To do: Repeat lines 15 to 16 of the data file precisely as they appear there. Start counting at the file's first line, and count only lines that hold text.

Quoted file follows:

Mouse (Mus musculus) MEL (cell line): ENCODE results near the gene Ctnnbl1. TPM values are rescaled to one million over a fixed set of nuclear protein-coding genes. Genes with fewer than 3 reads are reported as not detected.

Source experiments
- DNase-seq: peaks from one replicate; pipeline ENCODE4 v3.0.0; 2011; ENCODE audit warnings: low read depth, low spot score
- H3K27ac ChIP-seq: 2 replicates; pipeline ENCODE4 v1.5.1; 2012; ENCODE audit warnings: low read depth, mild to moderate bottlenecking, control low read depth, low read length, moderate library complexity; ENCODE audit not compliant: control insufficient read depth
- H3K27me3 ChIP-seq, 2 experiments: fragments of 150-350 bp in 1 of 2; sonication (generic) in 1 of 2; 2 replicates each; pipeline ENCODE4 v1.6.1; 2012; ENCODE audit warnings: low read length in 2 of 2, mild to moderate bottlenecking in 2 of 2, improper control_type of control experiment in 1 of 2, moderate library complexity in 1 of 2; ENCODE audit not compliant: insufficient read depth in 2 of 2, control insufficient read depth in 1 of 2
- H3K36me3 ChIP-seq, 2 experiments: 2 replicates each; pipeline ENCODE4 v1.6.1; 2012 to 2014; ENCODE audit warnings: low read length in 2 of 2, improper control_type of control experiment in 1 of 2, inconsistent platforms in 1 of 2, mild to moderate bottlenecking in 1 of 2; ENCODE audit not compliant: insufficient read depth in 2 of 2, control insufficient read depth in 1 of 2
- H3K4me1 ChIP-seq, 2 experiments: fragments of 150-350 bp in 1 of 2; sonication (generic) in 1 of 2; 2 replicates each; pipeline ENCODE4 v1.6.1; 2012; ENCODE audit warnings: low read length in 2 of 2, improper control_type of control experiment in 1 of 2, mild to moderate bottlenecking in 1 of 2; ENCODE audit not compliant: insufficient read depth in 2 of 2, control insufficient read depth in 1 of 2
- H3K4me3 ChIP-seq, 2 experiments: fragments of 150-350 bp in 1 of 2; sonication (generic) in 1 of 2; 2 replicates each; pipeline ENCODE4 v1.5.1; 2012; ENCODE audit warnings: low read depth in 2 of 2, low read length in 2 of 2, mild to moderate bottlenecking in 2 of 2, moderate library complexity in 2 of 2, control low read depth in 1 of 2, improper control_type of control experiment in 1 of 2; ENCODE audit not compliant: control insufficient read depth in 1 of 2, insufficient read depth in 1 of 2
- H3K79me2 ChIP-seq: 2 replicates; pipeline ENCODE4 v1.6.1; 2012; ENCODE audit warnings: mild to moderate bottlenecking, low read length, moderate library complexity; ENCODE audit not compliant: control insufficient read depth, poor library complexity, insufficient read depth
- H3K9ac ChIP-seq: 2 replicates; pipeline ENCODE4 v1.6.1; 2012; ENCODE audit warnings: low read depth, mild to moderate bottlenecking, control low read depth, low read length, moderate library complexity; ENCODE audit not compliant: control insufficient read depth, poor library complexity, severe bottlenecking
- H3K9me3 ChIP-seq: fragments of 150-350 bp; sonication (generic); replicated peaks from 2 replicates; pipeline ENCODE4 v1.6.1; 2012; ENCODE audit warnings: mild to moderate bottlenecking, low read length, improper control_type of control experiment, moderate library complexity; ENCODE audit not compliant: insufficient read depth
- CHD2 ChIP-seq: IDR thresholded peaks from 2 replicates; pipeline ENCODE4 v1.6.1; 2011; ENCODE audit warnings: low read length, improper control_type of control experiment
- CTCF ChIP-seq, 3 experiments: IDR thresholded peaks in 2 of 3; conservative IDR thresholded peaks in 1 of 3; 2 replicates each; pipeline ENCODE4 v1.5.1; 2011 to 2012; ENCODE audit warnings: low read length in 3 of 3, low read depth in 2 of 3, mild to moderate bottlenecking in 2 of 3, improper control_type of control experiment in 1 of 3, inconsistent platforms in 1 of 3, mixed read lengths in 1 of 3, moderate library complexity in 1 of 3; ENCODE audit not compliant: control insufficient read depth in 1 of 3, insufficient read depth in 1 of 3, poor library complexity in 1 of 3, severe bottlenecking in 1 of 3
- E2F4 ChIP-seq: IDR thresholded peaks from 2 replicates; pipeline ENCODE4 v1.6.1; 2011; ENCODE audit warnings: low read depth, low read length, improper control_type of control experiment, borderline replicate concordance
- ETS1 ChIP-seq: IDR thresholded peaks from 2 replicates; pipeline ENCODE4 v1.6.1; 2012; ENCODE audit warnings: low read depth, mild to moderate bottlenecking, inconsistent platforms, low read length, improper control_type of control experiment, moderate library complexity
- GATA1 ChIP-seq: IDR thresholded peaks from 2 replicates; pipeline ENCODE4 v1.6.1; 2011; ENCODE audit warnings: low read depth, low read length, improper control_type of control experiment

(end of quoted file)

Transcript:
- ETS1 ChIP-seq: IDR thresholded peaks from 2 replicates; pipeline ENCODE4 v1.6.1; 2012; ENCODE audit warnings: low read depth, mild to moderate bottlenecking, inconsistent platforms, low read length, improper control_type of control experiment, moderate library complexity
- GATA1 ChIP-seq: IDR thresholded peaks from 2 replicates; pipeline ENCODE4 v1.6.1; 2011; ENCODE audit warnings: low read depth, low read length, improper control_type of control experiment